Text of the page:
The same applies to confronting white supremacy, racism, and police brutality. Whether I asked to be part of the oppressive system that’s in place is irrelevant to the conversation. I’m in it, and I benefit from it. I face fewer obstacles every single day because I’m a white person. A white male, in particular. I have a responsibility to have difficult conversations with other white people (family, cops, coworkers) so that the system can maybe nudge a little closer to change.
This dynamic needs to play out across various groups and micro cultures. If you’re not a police officer who supports or engaged in police brutality, great. But take that a step further and talk with one who does. March with protestors. Make your voice heard. Same with elected officials voting on budgets and bills that are designed to oppress. Employers, athletes, educators, and on and on … there’s a place for these conversations and actions across the board.
One element of the police brutality aspect that tends to shut down conversations pretty quickly is cops being killed in the midst of protests, riots, and so on. Those deaths, too, are tied up in the power dynamics of white supremacy, as are those of George Floyd, Freddie Gray, Amadou Diallo, and far too many others. White supremacy bears the responsibility for the ending of blue lives, too. To blame the Black Lives Matter movement is to deflect that responsibility, prolonging the problem and increasing the likelihood of more deaths, black and blue.
But back to the need for continuous learning, work, and conversation. This need is why the idea of being antiracist is so important. It’s something I’m in the early stages of learning about, thanks to Ibram X. Kendi’s amazing book, How To Be An Antiracist.
In the past, the conversation has typically been framed as either being racist or not racist. The biggest downfall of viewing things that way is that one side is active, and the other is neutral. Racists are actively, well, being racist. Doing the nasty things racists do. And the not racists aren’t doing those things. That’s really as far as not being racist carries us.
Being antiracist, though, implies and requires action. Not only a reaction to the actions of racists, but also proactive work to make racist activities more difficult to carry out. I have a very small framework of understanding on this right now, so I’ll leave it at that.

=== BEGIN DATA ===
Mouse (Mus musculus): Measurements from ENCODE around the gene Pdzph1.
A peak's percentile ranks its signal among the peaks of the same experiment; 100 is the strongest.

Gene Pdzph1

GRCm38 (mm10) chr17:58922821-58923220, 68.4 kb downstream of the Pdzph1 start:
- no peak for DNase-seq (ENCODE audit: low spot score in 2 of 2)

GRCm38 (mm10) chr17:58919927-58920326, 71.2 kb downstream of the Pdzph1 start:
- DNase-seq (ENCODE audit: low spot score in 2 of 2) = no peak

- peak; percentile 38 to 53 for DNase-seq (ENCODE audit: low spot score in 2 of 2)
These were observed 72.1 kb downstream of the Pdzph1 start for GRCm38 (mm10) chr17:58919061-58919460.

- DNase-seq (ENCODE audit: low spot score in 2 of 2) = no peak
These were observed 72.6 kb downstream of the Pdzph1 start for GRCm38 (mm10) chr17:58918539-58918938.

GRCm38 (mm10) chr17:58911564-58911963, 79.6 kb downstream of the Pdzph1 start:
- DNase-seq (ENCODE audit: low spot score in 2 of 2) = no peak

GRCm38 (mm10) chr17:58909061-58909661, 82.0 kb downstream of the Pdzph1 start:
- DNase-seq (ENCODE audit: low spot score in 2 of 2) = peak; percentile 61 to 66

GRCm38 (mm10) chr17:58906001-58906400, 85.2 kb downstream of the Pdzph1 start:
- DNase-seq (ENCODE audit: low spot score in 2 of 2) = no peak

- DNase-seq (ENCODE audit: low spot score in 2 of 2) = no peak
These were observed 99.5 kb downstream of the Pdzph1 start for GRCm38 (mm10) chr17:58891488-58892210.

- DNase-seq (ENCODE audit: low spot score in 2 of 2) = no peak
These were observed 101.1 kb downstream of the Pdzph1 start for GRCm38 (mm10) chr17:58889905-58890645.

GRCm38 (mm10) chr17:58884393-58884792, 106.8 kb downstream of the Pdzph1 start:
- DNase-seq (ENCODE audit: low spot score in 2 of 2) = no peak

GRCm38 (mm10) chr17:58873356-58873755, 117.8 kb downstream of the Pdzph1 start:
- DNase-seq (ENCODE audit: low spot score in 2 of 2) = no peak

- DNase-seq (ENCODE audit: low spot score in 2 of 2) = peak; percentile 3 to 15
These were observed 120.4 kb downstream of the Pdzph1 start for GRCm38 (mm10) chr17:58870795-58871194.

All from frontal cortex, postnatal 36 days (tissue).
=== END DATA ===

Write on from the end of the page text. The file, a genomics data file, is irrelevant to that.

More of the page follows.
Something else that creeps into conversations about race is color blindness.
“I don’t see race.” “There’s only one race. The human race.” “Color isn’t something I pay attention to.”
I’ve been there and done that. The only thing this approach does is try to dodge the painful conversations we need to have about race and white supremacy. It’s a statement made from a position of extreme white privilege. It’s a concept couched in luxury that people of color cannot afford because they are reminded daily that they are seen as “other” by those who are “normal.”
I opened this piece with a quote from Martin Luther King, Jr.’s Letter From Birmingham Jail. Those words of his keep me warm at night, and they break my heart.
George Floyd. Freddie Gray. Amadou Diallo. And the list goes on and back centuries.
Black lives tangled up in white lives in the “inter-related structure of reality.” Blacks lives not lived out to what they ought to have been. And as a result, white lives not lived out to what they ought to have been.
We’ve been told for 400 years in this country that only white lives matter. Now we’re waking up to discover that has never been the case.
As it turns out, black lives matter, too.
Hopefully we haven’t figured that out too late.